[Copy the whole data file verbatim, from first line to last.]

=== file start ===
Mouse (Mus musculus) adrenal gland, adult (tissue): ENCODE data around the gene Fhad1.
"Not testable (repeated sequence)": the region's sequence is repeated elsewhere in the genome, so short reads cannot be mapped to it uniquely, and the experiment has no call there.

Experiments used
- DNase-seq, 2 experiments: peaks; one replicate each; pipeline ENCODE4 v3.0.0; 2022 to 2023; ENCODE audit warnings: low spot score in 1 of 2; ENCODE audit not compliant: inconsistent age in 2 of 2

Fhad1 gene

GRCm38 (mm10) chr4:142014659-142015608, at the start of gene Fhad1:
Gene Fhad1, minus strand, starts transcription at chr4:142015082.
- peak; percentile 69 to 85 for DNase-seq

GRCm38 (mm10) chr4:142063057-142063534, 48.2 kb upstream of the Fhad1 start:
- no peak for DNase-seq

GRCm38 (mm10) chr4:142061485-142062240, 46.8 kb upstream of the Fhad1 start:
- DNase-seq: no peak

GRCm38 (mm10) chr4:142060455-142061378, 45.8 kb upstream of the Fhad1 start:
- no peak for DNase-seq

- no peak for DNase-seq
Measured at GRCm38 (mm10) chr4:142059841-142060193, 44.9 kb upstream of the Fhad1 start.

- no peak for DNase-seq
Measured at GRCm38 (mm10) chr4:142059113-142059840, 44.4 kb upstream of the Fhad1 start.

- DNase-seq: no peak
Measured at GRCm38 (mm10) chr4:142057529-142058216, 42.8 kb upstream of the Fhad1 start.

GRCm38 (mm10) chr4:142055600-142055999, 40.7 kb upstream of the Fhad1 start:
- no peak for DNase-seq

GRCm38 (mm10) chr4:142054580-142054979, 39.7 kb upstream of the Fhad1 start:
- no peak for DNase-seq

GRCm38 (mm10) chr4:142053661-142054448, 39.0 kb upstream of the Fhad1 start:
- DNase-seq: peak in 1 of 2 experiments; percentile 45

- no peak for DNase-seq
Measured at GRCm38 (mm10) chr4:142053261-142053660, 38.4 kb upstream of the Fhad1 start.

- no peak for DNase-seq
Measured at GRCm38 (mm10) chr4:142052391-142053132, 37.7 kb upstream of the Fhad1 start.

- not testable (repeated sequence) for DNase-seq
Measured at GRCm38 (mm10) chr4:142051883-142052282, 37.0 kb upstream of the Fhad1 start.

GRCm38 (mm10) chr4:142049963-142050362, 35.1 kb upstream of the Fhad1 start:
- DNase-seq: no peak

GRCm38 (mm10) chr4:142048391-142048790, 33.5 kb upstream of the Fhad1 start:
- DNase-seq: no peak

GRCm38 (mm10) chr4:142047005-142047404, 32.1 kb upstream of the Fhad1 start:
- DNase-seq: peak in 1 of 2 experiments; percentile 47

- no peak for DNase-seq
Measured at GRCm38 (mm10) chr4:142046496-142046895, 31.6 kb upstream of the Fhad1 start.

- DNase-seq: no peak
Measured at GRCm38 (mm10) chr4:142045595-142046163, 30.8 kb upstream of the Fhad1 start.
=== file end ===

Mouse (Mus musculus) adrenal gland, adult (tissue): ENCODE data around the gene Fhad1.
"Not testable (repeated sequence)": the region's sequence is repeated elsewhere in the genome, so short reads cannot be mapped to it uniquely, and the experiment has no call there.

Experiments used
- DNase-seq, 2 experiments: peaks; one replicate each; pipeline ENCODE4 v3.0.0; 2022 to 2023; ENCODE audit warnings: low spot score in 1 of 2; ENCODE audit not compliant: inconsistent age in 2 of 2

Fhad1 gene

GRCm38 (mm10) chr4:142014659-142015608, at the start of gene Fhad1:
Gene Fhad1, minus strand, starts transcription at chr4:142015082.
- peak; percentile 69 to 85 for DNase-seq

GRCm38 (mm10) chr4:142063057-142063534, 48.2 kb upstream of the Fhad1 start:
- no peak for DNase-seq

GRCm38 (mm10) chr4:142061485-142062240, 46.8 kb upstream of the Fhad1 start:
- DNase-seq: no peak

GRCm38 (mm10) chr4:142060455-142061378, 45.8 kb upstream of the Fhad1 start:
- no peak for DNase-seq

- no peak for DNase-seq
Measured at GRCm38 (mm10) chr4:142059841-142060193, 44.9 kb upstream of the Fhad1 start.

- no peak for DNase-seq
Measured at GRCm38 (mm10) chr4:142059113-142059840, 44.4 kb upstream of the Fhad1 start.

- DNase-seq: no peak
Measured at GRCm38 (mm10) chr4:142057529-142058216, 42.8 kb upstream of the Fhad1 start.

GRCm38 (mm10) chr4:142055600-142055999, 40.7 kb upstream of the Fhad1 start:
- no peak for DNase-seq

GRCm38 (mm10) chr4:142054580-142054979, 39.7 kb upstream of the Fhad1 start:
- no peak for DNase-seq

GRCm38 (mm10) chr4:142053661-142054448, 39.0 kb upstream of the Fhad1 start:
- DNase-seq: peak in 1 of 2 experiments; percentile 45

- no peak for DNase-seq
Measured at GRCm38 (mm10) chr4:142053261-142053660, 38.4 kb upstream of the Fhad1 start.

- no peak for DNase-seq
Measured at GRCm38 (mm10) chr4:142052391-142053132, 37.7 kb upstream of the Fhad1 start.

- not testable (repeated sequence) for DNase-seq
Measured at GRCm38 (mm10) chr4:142051883-142052282, 37.0 kb upstream of the Fhad1 start.

GRCm38 (mm10) chr4:142049963-142050362, 35.1 kb upstream of the Fhad1 start:
- DNase-seq: no peak

GRCm38 (mm10) chr4:142048391-142048790, 33.5 kb upstream of the Fhad1 start:
- DNase-seq: no peak

GRCm38 (mm10) chr4:142047005-142047404, 32.1 kb upstream of the Fhad1 start:
- DNase-seq: peak in 1 of 2 experiments; percentile 47

- no peak for DNase-seq
Measured at GRCm38 (mm10) chr4:142046496-142046895, 31.6 kb upstream of the Fhad1 start.

- DNase-seq: no peak
Measured at GRCm38 (mm10) chr4:142045595-142046163, 30.8 kb upstream of the Fhad1 start.